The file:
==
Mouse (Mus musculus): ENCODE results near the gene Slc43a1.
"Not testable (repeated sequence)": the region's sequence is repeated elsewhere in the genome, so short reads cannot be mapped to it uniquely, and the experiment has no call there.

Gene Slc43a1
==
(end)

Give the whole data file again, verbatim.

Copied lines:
Mouse (Mus musculus): ENCODE results near the gene Slc43a1.
"Not testable (repeated sequence)": the region's sequence is repeated elsewhere in the genome, so short reads cannot be mapped to it uniquely, and the experiment has no call there.

Gene Slc43a1